The track is damp rather than wet and there are two puddles halfway round Gerards. I discover that by threading my way between them I can carry more speed. I'd never push this hard on the road these days, but this is fun; it's all very polite and gentlemanly, with no one taking undue risks or riding beyond the speed at which they're comfortable. Given the mix of bikes on track in each session there is a lot of overtaking but no cutting in or blocking. Civilised.

The two 'new' chicanes at Edwinas and Charlies, and the 'old' one at the Bus Stop aren't in use for the Festival of 1000 Bikes, which smoothes the flow of the circuit nicely. However, I keep finding myself running wide on the way out of the first part of the Cooper Esses until I force myself to ignore the line that everyone else is following and turn-in later, setting myself up to drive cleanly through the second part of the Esses. The Morini is showing itself to be much nimbler than a lot of the bikes it's sharing the track with and as I become more confident I can take advantage of its strengths. It's also very good on the brakes into the hairpin, the twin Grimeca callipers working well in the wet despite the reputation of the shiny chromed discs.

At least the rain has given it a bit of a wash... 1982 Moto Morini 350K Sport

Session Three

The rain starts again just as we pull out on to the circuit for my final session. It quickly seems to clear and I can feel that there's heat in the tyres and plenty of grip. I'm in the groove and relishing my last fifteen minutes on the track; I can concentrate on the traffic and on finding clear space to make the most of the Morini's abilities. And it has much more ability than I do in the conditions, willing me to push a little harder, lean a little further and hold onto the revs a little longer with every corner.

After a couple of laps the bikes are spread around the circuit and starting to overtake each other more confidently. The home built Gillette - a 150cc two-stroke triple made from three Mobylette engines in a Gilera frame - passes me and a lap later I see its rider sliding across the track on the seat of his leathers. Same corner, next lap, and a Velocette single takes to the grass after passing me carrying too much speed into the bend. He manages to stay upright and rejoin the circuit.

The sensible thing to do at this point would be to ease off a bit but I'm stuck behind a modern Suzuki v-twin. I'm desperately trying to get past him to get a clear run round Gerards and through the Esses so that I can pull out enough of an advantage to stay in front of him down the pit straight. I doubt the bloke on the Suzuki even knows I'm behind him, and I've no doubt that to the spectators on the banking by the RealClassic stand it looks like we're cruising round admiring the view and wondering what's for lunch, but in my head we're Fogarty and Chilli fighting it out for the 1998 World Superbike Championship at Assen.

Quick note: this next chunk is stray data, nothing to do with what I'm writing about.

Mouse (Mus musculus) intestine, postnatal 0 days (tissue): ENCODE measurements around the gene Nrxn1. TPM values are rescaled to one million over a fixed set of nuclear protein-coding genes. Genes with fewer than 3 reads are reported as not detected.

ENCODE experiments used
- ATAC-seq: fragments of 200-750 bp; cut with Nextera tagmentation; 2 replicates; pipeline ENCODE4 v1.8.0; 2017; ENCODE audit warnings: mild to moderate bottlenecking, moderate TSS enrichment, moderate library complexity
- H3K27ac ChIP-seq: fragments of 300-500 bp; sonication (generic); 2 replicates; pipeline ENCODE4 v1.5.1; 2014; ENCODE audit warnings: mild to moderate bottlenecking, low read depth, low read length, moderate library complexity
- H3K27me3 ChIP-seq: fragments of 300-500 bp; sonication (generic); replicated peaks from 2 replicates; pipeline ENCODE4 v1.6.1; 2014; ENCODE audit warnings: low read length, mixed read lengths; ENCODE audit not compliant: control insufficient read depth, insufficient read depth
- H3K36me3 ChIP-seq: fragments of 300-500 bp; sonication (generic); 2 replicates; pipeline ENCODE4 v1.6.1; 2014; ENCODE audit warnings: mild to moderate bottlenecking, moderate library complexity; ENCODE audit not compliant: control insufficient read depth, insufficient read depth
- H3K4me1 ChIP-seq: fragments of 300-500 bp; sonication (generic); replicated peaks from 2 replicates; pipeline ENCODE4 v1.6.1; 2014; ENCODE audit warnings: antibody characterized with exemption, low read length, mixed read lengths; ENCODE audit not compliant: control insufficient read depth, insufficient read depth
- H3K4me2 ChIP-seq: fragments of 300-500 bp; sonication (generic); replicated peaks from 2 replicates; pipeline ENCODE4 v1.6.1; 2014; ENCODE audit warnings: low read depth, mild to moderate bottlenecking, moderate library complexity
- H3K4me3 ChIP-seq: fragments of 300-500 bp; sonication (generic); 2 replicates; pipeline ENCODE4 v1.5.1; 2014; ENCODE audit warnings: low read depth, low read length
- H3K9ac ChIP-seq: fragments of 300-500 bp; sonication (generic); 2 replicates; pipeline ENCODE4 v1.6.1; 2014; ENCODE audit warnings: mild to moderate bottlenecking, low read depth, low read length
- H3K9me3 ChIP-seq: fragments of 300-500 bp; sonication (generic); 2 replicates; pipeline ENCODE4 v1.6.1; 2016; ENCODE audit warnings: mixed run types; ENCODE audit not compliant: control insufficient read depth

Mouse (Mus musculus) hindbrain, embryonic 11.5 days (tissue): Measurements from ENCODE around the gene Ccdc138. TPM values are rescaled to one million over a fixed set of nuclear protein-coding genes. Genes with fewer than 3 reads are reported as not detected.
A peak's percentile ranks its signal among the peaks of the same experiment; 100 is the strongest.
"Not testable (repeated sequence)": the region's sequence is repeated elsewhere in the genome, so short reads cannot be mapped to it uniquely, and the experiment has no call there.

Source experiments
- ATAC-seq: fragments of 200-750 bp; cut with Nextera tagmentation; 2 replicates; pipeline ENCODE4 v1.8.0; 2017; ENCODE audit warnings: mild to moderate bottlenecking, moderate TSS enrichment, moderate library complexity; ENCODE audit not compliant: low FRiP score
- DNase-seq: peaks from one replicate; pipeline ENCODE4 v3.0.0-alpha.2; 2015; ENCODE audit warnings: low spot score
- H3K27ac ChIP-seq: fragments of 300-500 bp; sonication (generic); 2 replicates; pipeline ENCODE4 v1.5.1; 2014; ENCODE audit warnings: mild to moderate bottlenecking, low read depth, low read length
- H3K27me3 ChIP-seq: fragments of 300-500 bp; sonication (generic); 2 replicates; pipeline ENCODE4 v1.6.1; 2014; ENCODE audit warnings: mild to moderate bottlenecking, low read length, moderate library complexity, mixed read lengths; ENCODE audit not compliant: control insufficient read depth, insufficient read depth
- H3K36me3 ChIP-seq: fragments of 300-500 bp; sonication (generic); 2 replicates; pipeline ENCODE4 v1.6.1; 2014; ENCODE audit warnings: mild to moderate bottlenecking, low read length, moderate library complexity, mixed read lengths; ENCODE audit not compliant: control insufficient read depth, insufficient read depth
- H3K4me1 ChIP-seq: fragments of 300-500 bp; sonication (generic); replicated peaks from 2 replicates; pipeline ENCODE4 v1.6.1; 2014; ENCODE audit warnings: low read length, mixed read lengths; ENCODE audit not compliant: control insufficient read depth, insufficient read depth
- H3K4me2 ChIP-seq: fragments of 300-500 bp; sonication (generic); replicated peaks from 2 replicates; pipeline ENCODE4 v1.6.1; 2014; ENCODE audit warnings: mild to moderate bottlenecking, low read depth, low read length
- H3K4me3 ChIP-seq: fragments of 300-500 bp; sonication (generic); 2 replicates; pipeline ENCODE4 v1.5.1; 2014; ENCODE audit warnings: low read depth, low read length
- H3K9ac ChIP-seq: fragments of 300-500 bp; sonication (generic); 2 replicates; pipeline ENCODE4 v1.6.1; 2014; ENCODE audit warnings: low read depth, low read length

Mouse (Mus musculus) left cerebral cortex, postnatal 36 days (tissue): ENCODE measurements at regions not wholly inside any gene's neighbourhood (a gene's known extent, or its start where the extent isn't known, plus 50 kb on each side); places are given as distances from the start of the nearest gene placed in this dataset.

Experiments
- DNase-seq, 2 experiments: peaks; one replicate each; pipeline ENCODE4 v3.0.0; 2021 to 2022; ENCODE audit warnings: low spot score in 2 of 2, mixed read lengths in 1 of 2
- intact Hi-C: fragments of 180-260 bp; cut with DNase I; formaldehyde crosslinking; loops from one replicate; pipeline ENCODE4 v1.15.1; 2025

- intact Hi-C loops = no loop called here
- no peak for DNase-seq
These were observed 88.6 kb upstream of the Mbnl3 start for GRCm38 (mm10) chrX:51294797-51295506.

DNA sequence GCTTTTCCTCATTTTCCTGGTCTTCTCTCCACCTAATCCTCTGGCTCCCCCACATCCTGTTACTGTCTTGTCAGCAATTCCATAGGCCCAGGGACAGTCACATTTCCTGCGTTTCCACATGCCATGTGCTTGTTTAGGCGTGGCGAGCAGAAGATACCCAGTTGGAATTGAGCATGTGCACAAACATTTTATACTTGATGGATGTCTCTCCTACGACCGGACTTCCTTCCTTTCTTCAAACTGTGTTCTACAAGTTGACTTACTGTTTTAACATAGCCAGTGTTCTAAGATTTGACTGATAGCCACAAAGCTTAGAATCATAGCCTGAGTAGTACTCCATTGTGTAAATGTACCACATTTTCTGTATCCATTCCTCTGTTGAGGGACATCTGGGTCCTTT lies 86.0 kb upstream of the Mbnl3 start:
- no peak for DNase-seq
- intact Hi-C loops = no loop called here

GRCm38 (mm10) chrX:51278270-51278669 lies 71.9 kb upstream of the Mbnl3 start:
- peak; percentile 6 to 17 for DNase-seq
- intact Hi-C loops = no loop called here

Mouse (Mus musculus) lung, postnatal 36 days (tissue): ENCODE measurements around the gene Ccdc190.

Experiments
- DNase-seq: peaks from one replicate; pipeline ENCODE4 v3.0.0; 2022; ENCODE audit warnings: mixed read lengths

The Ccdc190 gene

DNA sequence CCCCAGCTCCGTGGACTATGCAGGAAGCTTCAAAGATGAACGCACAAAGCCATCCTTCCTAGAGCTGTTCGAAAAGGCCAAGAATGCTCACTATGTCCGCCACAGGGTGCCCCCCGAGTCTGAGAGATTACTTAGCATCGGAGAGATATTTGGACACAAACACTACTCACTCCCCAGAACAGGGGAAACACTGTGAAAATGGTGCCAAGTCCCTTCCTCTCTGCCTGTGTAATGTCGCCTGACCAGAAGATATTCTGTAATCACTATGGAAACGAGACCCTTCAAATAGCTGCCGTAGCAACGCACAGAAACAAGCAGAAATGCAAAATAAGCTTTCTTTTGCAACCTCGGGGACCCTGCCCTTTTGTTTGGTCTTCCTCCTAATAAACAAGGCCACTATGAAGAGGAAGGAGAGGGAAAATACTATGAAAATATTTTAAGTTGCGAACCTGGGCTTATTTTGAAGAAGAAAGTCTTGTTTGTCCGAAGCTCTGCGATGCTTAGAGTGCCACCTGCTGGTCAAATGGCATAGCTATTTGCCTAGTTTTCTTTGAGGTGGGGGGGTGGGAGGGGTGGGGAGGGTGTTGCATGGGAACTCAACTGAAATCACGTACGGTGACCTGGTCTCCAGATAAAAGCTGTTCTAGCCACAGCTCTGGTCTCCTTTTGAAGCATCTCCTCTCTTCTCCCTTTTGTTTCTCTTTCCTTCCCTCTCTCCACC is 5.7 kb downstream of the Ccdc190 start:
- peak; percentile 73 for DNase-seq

Foggy and Frankie didn't have to deal with backmarkers on BSA twins and Matchless singles though, and I fail to make a pass stick before the chequered flag comes out. Time to readjust to normal life, until the next trackday...

Turns out it wasn't a Suzuki in front of me after all...
Gileras on eBay.co.uk

Get On Track

If you've ever wondered what it's like riding on a race track, the VMCC Festival of 1000 Bikes is the perfect opportunity to find out. You can book one, two or three sessions, and you don't need one piece leathers or the latest sportsbike to take part. Motorcycles are grouped according to speed, age, marque and so on, and there are special sessions for the particularly... steady. There's no aggressive riding - in the road bike sessions, at least - and I can't think of a better introduction to trackdays than this.

Bikes are checked for safety and lights need taping up, but apart from that it's a very laid back event. And if you sign up for a track session, you get free admittance for two people to both days of the festival, a vehicle pass and free camping. I honestly can't think of a reason *not* to take your bike on the track if you're going to be there as a spectator anyway. See you there next year?